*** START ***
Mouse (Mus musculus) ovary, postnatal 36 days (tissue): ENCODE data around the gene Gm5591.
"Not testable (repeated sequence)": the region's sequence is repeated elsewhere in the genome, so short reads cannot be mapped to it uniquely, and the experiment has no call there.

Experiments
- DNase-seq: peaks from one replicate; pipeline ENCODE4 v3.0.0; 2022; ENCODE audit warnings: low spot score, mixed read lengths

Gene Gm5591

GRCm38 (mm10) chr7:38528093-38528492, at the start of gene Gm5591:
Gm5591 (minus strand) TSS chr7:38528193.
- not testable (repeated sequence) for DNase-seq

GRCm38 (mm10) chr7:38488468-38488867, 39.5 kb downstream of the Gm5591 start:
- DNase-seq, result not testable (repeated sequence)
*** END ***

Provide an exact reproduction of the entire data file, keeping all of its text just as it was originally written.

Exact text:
Mouse (Mus musculus) ovary, postnatal 36 days (tissue): ENCODE data around the gene Gm5591.
"Not testable (repeated sequence)": the region's sequence is repeated elsewhere in the genome, so short reads cannot be mapped to it uniquely, and the experiment has no call there.

Experiments
- DNase-seq: peaks from one replicate; pipeline ENCODE4 v3.0.0; 2022; ENCODE audit warnings: low spot score, mixed read lengths

Gene Gm5591

GRCm38 (mm10) chr7:38528093-38528492, at the start of gene Gm5591:
Gm5591 (minus strand) TSS chr7:38528193.
- not testable (repeated sequence) for DNase-seq

GRCm38 (mm10) chr7:38488468-38488867, 39.5 kb downstream of the Gm5591 start:
- DNase-seq, result not testable (repeated sequence)